The first of our fiery orange poppies opened this morning. The dark purple Siberian iris “Caesar’s Brother” and dainty white matricaria that I let reseed itself all over the garden are still tight buds. They usually bloom together making a hot-colored spectacle, barely cooled down by the matricaria. Chartreuse-flowering alchemilla mollis is not far behind.
Marjory Potts sent me an email about the showing of her and Robert’s film, “You May Call Her Madam Secretary” that will be shown this Sunday evening, 7:30 pm, at the Hebrew Center. Part of the email was a description of “My first June bouquet – the best.” She wrote, “I picked a beautiful bunch of white Siberian irises last night – they were from YOU years ago….I mixed them with some stunningly purple Viola Klose salvias and Guernsey Cream clematis from Polly Hill.” Marjory always has bouquets around her house and across her tables, a gift I admire and try to emulate. Fresh flowers in the house make me happy. Going outside and picking them from my own garden makes me happier still.
Back to the film. Marjory wrote, “I so want people to see this film – we have brought it back because we are struck about how different our country would be now if there was a Frances Perkins in Washington: in Congress, in the Cabinet and especially in the White House. Not because she was a woman, but because she had such a strong moral conscience that the purpose of a public servant was to better the lives of ordinary people. And she did just that as she had such a huge influence on FDR. Can you imagine if that were the guiding light of public office today? And virtually no one under sixty (if that) knows who she was…so we wish more younger people would see this film — perhaps get inspired. One other thing…the wonderful period strumming music that is background to the film was composed and played by West Tisbury’s Jeff Bryant and Peter Huntington.”
An observant reader called to alert me to a mistake in last week’s column. I had written the date for Pat Brown’s memorial celebration as July 27. The correct date is June 27.
When I saw Joel Weintraub recently, he told me he was going back to teaching at the West Tisbury School after a false retirement or two. Joel taught science at West Tisbury for many years, retired eight years ago, un-retired for six years when he taught in Providence, R.I. Now he begins again on September 1, his 46th year of teaching. “Lucky I went into a job I really like 46 years ago,” he said.
In the course of the conversation, Joel asked about my niece, Charlotte Hull, a former student of his. I gave him a bit of a synopsis of her past few years and agreed to pass along his regards when I spoke with her next. I did, and this is the response I got. “Joel was awesome! That’s great that he’s gone back to teaching, he was wonderful. Tell him I said hello if you hear from him again.”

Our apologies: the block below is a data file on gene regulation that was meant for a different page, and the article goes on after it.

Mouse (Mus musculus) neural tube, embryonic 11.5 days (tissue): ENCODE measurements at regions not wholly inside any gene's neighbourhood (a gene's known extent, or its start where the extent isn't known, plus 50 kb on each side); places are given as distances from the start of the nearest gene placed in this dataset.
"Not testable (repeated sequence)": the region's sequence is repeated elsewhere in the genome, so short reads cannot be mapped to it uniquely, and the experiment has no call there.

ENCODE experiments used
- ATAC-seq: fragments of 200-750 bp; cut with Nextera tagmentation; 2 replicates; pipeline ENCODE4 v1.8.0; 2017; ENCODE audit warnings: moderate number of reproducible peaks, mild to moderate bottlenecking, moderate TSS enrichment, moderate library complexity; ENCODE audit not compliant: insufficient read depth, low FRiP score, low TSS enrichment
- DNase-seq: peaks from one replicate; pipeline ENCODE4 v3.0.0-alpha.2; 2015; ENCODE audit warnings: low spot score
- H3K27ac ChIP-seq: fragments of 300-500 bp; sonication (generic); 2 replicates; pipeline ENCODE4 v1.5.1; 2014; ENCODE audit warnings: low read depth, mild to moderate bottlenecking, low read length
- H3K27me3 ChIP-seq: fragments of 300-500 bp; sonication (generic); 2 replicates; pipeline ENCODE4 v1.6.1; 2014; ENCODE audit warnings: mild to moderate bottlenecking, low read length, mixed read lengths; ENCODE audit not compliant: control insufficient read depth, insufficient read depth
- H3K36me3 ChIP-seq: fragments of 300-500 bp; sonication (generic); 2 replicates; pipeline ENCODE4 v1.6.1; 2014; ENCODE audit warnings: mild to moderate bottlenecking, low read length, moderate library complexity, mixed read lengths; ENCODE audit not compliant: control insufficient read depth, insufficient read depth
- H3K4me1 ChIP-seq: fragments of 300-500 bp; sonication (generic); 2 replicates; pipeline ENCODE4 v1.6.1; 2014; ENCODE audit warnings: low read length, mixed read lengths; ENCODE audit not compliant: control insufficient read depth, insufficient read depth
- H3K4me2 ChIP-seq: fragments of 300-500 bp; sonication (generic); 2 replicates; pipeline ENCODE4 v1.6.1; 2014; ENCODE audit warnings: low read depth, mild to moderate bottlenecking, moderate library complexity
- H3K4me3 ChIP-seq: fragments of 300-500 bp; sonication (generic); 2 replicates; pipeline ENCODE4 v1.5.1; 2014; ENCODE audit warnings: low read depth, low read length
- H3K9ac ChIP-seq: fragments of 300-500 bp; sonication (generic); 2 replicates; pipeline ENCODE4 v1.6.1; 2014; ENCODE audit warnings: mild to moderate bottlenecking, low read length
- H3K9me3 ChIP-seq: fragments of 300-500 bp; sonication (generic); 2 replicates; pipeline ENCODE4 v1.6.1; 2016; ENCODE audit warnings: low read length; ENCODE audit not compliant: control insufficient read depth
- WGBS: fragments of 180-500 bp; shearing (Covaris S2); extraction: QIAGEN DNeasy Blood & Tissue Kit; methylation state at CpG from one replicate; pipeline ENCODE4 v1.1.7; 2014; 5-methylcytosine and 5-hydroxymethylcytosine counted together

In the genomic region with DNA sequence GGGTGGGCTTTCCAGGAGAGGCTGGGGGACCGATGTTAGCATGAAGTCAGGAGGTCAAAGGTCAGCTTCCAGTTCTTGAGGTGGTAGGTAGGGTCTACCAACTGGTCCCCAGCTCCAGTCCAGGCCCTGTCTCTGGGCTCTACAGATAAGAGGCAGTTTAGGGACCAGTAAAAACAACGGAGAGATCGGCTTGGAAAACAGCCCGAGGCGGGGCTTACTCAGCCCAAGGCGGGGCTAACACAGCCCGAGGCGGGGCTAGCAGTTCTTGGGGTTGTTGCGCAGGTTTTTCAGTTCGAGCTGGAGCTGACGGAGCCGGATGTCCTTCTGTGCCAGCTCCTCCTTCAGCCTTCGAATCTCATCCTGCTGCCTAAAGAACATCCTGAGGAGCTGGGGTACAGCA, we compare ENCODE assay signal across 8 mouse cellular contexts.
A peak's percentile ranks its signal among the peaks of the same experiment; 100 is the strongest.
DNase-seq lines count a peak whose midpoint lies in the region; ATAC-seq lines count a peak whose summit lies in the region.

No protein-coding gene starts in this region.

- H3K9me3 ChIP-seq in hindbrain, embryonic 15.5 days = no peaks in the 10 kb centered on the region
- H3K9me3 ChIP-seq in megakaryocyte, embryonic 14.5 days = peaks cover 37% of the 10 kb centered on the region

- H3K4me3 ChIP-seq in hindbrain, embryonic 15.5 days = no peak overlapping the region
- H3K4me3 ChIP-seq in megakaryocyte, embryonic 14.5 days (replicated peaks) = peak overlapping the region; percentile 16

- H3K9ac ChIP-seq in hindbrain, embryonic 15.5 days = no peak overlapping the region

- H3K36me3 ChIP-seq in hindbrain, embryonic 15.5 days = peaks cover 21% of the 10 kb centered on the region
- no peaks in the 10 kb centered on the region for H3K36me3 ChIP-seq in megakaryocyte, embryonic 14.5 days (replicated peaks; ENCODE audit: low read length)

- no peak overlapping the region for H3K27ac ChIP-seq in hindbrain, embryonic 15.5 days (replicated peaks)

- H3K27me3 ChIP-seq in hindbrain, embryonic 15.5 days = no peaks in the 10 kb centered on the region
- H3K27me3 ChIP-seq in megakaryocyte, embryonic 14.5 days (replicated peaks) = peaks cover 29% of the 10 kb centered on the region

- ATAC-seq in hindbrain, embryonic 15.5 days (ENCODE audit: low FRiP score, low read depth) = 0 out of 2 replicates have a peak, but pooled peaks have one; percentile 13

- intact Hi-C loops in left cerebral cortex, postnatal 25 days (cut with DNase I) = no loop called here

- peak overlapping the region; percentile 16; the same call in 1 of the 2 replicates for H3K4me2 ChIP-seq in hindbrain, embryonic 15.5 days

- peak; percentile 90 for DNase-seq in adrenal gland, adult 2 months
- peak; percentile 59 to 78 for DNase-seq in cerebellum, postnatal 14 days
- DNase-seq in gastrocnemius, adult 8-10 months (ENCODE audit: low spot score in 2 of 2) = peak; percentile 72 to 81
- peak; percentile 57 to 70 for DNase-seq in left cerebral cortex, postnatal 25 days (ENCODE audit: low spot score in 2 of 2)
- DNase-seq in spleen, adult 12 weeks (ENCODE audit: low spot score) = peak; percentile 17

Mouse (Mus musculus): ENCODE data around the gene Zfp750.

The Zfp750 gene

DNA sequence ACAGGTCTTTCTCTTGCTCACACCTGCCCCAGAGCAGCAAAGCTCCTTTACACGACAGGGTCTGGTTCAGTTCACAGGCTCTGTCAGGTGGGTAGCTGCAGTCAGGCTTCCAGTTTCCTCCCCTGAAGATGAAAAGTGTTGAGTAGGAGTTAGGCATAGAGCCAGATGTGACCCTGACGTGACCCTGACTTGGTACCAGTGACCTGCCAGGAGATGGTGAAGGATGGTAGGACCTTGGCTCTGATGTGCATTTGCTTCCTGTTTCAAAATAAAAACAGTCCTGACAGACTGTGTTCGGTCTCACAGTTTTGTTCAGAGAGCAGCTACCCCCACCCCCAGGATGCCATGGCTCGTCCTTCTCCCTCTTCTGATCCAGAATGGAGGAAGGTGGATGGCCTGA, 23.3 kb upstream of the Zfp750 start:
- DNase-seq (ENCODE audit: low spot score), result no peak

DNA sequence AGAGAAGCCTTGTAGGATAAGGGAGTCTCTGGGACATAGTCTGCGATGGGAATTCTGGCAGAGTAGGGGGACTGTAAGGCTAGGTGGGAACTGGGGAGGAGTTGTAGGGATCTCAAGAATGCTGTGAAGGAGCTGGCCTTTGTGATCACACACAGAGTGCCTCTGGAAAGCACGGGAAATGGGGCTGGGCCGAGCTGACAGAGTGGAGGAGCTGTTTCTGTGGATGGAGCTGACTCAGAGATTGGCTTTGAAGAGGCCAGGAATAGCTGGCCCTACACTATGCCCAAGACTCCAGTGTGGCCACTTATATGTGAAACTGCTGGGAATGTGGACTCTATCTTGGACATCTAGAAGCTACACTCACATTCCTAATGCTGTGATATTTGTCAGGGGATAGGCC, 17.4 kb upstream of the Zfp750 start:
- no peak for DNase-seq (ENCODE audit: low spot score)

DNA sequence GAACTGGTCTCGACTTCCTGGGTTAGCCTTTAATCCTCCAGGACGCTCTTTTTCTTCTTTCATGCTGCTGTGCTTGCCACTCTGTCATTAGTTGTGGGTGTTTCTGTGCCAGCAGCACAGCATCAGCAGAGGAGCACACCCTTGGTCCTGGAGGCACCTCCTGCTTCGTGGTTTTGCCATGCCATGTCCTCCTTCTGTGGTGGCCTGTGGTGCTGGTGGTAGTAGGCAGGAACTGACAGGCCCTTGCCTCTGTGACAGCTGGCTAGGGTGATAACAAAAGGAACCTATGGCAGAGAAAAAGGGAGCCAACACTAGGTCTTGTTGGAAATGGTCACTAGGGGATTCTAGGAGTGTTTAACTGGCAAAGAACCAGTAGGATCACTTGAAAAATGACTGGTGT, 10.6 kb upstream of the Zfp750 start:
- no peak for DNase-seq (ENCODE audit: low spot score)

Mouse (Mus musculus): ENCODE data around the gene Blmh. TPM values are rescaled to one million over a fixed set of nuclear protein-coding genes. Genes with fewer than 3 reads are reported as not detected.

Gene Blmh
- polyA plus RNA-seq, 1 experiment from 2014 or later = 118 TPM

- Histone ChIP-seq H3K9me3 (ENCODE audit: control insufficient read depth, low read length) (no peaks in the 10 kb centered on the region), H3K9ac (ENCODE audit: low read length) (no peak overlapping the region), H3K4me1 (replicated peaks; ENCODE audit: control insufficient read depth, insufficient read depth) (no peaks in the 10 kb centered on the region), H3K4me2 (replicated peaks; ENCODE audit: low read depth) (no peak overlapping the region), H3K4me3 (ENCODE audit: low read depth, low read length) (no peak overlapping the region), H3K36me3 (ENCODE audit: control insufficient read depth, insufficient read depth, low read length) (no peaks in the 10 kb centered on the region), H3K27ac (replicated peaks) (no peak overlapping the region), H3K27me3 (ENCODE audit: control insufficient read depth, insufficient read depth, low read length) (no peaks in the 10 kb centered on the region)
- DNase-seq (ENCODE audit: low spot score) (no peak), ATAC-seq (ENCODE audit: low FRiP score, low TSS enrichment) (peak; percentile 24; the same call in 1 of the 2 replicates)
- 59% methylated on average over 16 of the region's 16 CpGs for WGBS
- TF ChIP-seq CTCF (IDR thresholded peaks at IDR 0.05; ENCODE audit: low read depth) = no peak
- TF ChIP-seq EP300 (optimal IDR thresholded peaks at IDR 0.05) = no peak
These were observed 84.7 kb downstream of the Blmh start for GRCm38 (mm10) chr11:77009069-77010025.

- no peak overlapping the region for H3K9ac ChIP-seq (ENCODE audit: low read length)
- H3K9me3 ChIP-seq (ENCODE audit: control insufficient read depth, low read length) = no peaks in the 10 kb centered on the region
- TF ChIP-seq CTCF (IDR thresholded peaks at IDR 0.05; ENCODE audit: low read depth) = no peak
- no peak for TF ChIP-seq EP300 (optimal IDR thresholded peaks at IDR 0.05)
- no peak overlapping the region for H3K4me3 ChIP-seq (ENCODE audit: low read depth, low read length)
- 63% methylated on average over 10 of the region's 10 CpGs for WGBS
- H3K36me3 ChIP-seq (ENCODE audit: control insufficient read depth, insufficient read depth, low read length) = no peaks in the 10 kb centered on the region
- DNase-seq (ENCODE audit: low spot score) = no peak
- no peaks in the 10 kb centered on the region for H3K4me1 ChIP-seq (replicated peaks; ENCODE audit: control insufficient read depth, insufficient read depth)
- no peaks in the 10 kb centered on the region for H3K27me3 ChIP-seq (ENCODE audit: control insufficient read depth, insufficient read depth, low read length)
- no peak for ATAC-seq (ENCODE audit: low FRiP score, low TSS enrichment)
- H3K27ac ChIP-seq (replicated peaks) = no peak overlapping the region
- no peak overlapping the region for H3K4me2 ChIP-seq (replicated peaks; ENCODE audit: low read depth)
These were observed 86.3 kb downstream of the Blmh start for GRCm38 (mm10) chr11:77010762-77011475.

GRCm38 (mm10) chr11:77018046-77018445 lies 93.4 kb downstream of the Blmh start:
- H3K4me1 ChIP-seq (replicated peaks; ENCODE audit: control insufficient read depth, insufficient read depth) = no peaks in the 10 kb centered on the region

You have only two more days to participate in “Share Your Bounty; Buy One and Give One,” at the Vineyard Haven Cronig’s and Edgartown Stop & Shop. The program is sponsored by Mass in Motion, a program of the Dukes County Health Council, the Vineyard Committee on Hunger, and Slow Food MV. As the name implies, the goal is to buy something for yourself and donate a second item to an Islander in need of a helping hand. The program’s goal is to supplement the basics given out at the Food Pantry and to encourage healthy donation choices.
Our own Jennifer Tseng will be reading from her new book of poetry, “Red Rose, White Rose,” at a special event at the Noepe Center for Literary Arts, 104 Main Street, Edgartown, this Saturday, June 7, 6-8 pm. Please RSVP to email@example.com.
The library has some special programs up-coming. Local chef, author, and farmer Susie Middleton will speak about her latest book, “Fresh From the Farm,” and do a cooking demonstration next Tuesday, June 12, from 5 to 6 pm.
Earlier in the day, Nicole Cabot will lead a special Island Grown Storytime all about strawberries. It begins at 10:30 am in the Children’s Room.
A two-part poetry workshop led by Jill Jupin is planned for Tuesday, June 17, and Thursday, June 19, at the library. Both sessions meet from 3 to 5 pm. “The Sight and Sound of Line Breaks” is the subject to be explored. Participants are encouraged to bring in work for revision. Please pre-register at the circulation desk.
My yellow lab, Talley, is 11 years old today, June 2. I look at her slower gait and whitened face and still see the dainty puppy waiting for me at the then MSPCA. She has been the love of my life ever since. (Joannie Jenkinson will remind me that I said the same thing about Cala, the lab before Talley, and the series of cats, labs, and golden retrievers that Mike and I have adopted and loved over the years.) But Talley is truly The One. Happy birthday, Sweetness.
A late item just in: Lisa Bassett and Herb Moody were married Sunday at his home in Christiantown. They stood together under under an enormous old oak tree surrounded by a circle of blooming rhododendrons, making it a magical setting. There were just 25 in attendance, close friends and family.
Lisa and Herb have been friends for over 25 years, which Lisa says it makes it all the better. Her wedding ring is a gift from her new mother-in-law, Maria Moody, that had been her mother’s. Maria and Ann Bassett, Lisa’s mother, are a pair of very proud and happy moms.
The bride announced she will keep her maiden name; she said those who know her will agree she is moody enough already.